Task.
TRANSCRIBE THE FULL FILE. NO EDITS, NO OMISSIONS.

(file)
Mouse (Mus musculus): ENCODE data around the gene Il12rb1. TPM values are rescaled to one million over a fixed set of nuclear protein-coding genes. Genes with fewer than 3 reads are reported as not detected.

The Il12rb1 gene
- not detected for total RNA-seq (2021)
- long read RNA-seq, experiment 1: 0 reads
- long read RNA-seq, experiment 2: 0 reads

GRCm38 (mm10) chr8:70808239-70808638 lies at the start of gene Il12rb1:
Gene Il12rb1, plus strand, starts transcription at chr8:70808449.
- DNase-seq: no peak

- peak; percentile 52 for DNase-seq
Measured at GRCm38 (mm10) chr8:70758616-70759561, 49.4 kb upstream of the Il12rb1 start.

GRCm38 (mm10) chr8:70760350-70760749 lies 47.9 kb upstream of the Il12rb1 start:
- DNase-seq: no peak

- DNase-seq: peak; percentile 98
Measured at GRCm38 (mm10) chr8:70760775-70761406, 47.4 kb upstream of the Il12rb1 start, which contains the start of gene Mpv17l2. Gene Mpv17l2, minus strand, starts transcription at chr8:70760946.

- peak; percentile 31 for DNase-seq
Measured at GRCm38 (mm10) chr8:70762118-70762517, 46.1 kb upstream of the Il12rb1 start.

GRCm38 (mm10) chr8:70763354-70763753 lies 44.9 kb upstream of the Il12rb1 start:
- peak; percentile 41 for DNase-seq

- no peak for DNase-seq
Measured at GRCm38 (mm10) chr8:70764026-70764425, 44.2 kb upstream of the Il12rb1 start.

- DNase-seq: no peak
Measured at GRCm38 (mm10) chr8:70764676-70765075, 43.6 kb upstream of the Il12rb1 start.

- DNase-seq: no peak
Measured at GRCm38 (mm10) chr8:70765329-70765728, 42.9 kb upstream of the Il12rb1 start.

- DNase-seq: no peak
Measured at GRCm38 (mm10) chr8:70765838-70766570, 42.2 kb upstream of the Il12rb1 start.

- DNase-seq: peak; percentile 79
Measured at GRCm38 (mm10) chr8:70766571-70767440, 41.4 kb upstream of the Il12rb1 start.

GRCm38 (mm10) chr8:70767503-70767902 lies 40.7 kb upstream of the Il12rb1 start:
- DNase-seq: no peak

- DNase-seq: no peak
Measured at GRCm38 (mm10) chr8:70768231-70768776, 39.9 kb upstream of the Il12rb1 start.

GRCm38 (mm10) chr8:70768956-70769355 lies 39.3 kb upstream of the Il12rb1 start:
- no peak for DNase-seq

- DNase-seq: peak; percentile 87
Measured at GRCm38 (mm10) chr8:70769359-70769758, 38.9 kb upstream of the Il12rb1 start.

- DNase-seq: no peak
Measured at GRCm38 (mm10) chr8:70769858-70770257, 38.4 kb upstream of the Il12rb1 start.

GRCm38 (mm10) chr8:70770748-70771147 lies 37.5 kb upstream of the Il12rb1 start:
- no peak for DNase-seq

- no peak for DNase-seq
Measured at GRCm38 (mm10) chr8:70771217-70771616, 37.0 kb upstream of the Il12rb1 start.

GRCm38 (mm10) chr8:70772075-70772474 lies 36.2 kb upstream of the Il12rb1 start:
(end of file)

Mouse (Mus musculus): ENCODE data around the gene Il12rb1. TPM values are rescaled to one million over a fixed set of nuclear protein-coding genes. Genes with fewer than 3 reads are reported as not detected.

The Il12rb1 gene
- not detected for total RNA-seq (2021)
- long read RNA-seq, experiment 1: 0 reads
- long read RNA-seq, experiment 2: 0 reads

GRCm38 (mm10) chr8:70808239-70808638 lies at the start of gene Il12rb1:
Gene Il12rb1, plus strand, starts transcription at chr8:70808449.
- DNase-seq: no peak

- peak; percentile 52 for DNase-seq
Measured at GRCm38 (mm10) chr8:70758616-70759561, 49.4 kb upstream of the Il12rb1 start.

GRCm38 (mm10) chr8:70760350-70760749 lies 47.9 kb upstream of the Il12rb1 start:
- DNase-seq: no peak

- DNase-seq: peak; percentile 98
Measured at GRCm38 (mm10) chr8:70760775-70761406, 47.4 kb upstream of the Il12rb1 start, which contains the start of gene Mpv17l2. Gene Mpv17l2, minus strand, starts transcription at chr8:70760946.

- peak; percentile 31 for DNase-seq
Measured at GRCm38 (mm10) chr8:70762118-70762517, 46.1 kb upstream of the Il12rb1 start.

GRCm38 (mm10) chr8:70763354-70763753 lies 44.9 kb upstream of the Il12rb1 start:
- peak; percentile 41 for DNase-seq

- no peak for DNase-seq
Measured at GRCm38 (mm10) chr8:70764026-70764425, 44.2 kb upstream of the Il12rb1 start.

- DNase-seq: no peak
Measured at GRCm38 (mm10) chr8:70764676-70765075, 43.6 kb upstream of the Il12rb1 start.

- DNase-seq: no peak
Measured at GRCm38 (mm10) chr8:70765329-70765728, 42.9 kb upstream of the Il12rb1 start.

- DNase-seq: no peak
Measured at GRCm38 (mm10) chr8:70765838-70766570, 42.2 kb upstream of the Il12rb1 start.

- DNase-seq: peak; percentile 79
Measured at GRCm38 (mm10) chr8:70766571-70767440, 41.4 kb upstream of the Il12rb1 start.

GRCm38 (mm10) chr8:70767503-70767902 lies 40.7 kb upstream of the Il12rb1 start:
- DNase-seq: no peak

- DNase-seq: no peak
Measured at GRCm38 (mm10) chr8:70768231-70768776, 39.9 kb upstream of the Il12rb1 start.

GRCm38 (mm10) chr8:70768956-70769355 lies 39.3 kb upstream of the Il12rb1 start:
- no peak for DNase-seq

- DNase-seq: peak; percentile 87
Measured at GRCm38 (mm10) chr8:70769359-70769758, 38.9 kb upstream of the Il12rb1 start.

- DNase-seq: no peak
Measured at GRCm38 (mm10) chr8:70769858-70770257, 38.4 kb upstream of the Il12rb1 start.

GRCm38 (mm10) chr8:70770748-70771147 lies 37.5 kb upstream of the Il12rb1 start:
- no peak for DNase-seq

- no peak for DNase-seq
Measured at GRCm38 (mm10) chr8:70771217-70771616, 37.0 kb upstream of the Il12rb1 start.

GRCm38 (mm10) chr8:70772075-70772474 lies 36.2 kb upstream of the Il12rb1 start: